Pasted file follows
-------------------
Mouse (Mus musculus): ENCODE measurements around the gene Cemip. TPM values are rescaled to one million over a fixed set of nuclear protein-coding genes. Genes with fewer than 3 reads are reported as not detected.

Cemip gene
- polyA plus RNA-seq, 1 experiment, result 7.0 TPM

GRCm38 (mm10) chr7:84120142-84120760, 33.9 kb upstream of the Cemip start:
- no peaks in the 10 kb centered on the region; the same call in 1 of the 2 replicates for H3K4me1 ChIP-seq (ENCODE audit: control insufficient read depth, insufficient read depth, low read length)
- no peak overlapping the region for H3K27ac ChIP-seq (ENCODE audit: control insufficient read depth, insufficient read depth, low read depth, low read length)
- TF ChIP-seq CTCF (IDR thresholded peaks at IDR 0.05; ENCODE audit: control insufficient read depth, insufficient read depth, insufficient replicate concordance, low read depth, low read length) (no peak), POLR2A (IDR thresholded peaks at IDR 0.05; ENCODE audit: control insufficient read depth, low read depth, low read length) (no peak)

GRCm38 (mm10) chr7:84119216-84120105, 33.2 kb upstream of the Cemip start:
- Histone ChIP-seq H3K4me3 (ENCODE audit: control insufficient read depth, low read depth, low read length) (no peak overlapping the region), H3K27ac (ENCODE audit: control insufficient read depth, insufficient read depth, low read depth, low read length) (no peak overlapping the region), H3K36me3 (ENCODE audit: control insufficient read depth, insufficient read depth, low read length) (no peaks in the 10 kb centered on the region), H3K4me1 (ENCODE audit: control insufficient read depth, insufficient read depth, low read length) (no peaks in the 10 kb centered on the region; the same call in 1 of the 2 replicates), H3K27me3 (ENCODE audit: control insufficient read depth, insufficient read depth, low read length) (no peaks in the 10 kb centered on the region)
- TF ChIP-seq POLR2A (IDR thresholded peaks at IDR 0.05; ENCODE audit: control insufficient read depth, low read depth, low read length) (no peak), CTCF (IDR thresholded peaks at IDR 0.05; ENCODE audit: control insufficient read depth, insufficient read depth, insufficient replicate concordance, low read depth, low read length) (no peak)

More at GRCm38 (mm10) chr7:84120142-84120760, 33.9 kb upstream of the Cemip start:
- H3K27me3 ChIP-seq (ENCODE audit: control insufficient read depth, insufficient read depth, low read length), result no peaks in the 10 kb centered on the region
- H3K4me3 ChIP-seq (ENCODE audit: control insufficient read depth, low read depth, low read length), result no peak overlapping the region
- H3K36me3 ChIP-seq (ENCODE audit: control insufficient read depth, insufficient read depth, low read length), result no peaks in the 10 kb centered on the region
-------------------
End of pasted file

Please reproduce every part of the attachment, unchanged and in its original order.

Mouse (Mus musculus): ENCODE measurements around the gene Cemip. TPM values are rescaled to one million over a fixed set of nuclear protein-coding genes. Genes with fewer than 3 reads are reported as not detected.

Cemip gene
- polyA plus RNA-seq, 1 experiment, result 7.0 TPM

GRCm38 (mm10) chr7:84120142-84120760, 33.9 kb upstream of the Cemip start:
- no peaks in the 10 kb centered on the region; the same call in 1 of the 2 replicates for H3K4me1 ChIP-seq (ENCODE audit: control insufficient read depth, insufficient read depth, low read length)
- no peak overlapping the region for H3K27ac ChIP-seq (ENCODE audit: control insufficient read depth, insufficient read depth, low read depth, low read length)
- TF ChIP-seq CTCF (IDR thresholded peaks at IDR 0.05; ENCODE audit: control insufficient read depth, insufficient read depth, insufficient replicate concordance, low read depth, low read length) (no peak), POLR2A (IDR thresholded peaks at IDR 0.05; ENCODE audit: control insufficient read depth, low read depth, low read length) (no peak)

GRCm38 (mm10) chr7:84119216-84120105, 33.2 kb upstream of the Cemip start:
- Histone ChIP-seq H3K4me3 (ENCODE audit: control insufficient read depth, low read depth, low read length) (no peak overlapping the region), H3K27ac (ENCODE audit: control insufficient read depth, insufficient read depth, low read depth, low read length) (no peak overlapping the region), H3K36me3 (ENCODE audit: control insufficient read depth, insufficient read depth, low read length) (no peaks in the 10 kb centered on the region), H3K4me1 (ENCODE audit: control insufficient read depth, insufficient read depth, low read length) (no peaks in the 10 kb centered on the region; the same call in 1 of the 2 replicates), H3K27me3 (ENCODE audit: control insufficient read depth, insufficient read depth, low read length) (no peaks in the 10 kb centered on the region)
- TF ChIP-seq POLR2A (IDR thresholded peaks at IDR 0.05; ENCODE audit: control insufficient read depth, low read depth, low read length) (no peak), CTCF (IDR thresholded peaks at IDR 0.05; ENCODE audit: control insufficient read depth, insufficient read depth, insufficient replicate concordance, low read depth, low read length) (no peak)

More at GRCm38 (mm10) chr7:84120142-84120760, 33.9 kb upstream of the Cemip start:
- H3K27me3 ChIP-seq (ENCODE audit: control insufficient read depth, insufficient read depth, low read length), result no peaks in the 10 kb centered on the region
- H3K4me3 ChIP-seq (ENCODE audit: control insufficient read depth, low read depth, low read length), result no peak overlapping the region
- H3K36me3 ChIP-seq (ENCODE audit: control insufficient read depth, insufficient read depth, low read length), result no peaks in the 10 kb centered on the region